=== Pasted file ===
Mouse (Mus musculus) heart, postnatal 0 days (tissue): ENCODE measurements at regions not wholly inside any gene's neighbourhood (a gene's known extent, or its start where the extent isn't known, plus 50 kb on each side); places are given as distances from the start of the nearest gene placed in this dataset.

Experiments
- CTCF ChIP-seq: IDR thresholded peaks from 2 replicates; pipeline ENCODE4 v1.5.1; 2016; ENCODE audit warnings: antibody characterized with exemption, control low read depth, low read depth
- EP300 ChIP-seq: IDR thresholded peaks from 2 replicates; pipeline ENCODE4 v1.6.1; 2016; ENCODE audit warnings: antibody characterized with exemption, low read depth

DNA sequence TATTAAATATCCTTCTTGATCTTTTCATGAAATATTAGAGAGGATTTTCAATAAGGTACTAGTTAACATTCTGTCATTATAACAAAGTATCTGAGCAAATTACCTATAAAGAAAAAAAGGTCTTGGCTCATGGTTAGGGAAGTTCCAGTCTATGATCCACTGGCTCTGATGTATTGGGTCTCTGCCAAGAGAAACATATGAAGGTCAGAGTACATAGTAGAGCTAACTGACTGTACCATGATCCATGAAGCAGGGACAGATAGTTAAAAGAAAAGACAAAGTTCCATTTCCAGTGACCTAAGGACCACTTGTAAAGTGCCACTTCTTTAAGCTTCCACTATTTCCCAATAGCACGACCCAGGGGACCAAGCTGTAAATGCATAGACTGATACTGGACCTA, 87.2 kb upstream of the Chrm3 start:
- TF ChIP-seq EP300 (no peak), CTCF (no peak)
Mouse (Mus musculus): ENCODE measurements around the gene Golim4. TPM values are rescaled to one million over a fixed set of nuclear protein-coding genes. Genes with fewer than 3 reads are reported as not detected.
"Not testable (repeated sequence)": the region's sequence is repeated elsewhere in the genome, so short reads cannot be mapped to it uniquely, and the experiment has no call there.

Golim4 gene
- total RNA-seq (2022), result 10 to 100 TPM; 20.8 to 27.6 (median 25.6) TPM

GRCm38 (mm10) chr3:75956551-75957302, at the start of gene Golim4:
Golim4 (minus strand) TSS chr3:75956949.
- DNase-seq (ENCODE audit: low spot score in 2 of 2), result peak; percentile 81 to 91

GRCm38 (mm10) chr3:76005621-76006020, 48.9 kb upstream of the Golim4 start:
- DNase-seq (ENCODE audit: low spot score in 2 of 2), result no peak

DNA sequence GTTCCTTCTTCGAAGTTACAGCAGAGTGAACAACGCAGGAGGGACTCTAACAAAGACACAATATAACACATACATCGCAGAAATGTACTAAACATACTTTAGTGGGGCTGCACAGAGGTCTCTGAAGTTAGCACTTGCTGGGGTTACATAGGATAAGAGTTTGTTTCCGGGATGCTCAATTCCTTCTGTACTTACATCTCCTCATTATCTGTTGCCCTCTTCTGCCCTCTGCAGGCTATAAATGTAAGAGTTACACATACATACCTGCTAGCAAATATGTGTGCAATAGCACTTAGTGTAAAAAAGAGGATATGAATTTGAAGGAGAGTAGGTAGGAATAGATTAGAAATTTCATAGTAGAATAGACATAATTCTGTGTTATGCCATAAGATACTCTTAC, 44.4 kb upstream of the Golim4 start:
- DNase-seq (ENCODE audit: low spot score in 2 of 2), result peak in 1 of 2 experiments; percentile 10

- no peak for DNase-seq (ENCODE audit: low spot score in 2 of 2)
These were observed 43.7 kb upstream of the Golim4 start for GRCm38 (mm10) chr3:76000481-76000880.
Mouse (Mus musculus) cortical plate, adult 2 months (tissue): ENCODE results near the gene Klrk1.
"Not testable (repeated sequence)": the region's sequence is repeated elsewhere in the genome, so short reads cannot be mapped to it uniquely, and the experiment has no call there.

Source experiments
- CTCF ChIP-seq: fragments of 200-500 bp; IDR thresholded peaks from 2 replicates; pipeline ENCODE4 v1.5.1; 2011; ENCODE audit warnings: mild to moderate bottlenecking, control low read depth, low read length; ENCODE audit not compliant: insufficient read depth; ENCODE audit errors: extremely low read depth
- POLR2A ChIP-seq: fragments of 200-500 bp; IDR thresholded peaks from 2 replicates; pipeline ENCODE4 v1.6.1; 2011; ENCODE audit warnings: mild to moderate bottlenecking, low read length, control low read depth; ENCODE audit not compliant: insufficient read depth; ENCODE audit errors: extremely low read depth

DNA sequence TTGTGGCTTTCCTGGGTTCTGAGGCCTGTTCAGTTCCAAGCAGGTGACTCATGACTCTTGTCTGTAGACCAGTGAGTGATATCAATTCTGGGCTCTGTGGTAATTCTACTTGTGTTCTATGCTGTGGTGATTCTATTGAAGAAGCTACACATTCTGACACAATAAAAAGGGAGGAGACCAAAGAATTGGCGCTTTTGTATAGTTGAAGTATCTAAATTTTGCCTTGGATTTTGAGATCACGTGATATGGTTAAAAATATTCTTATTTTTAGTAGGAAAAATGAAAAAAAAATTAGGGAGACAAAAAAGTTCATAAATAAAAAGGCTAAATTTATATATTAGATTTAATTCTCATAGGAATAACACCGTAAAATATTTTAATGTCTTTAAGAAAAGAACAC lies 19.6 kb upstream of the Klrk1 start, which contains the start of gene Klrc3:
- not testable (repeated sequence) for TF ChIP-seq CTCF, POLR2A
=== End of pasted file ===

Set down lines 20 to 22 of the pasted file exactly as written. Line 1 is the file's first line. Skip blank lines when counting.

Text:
Mouse (Mus musculus) cortical plate, adult 2 months (tissue): ENCODE results near the gene Klrk1.
"Not testable (repeated sequence)": the region's sequence is repeated elsewhere in the genome, so short reads cannot be mapped to it uniquely, and the experiment has no call there.

Source experiments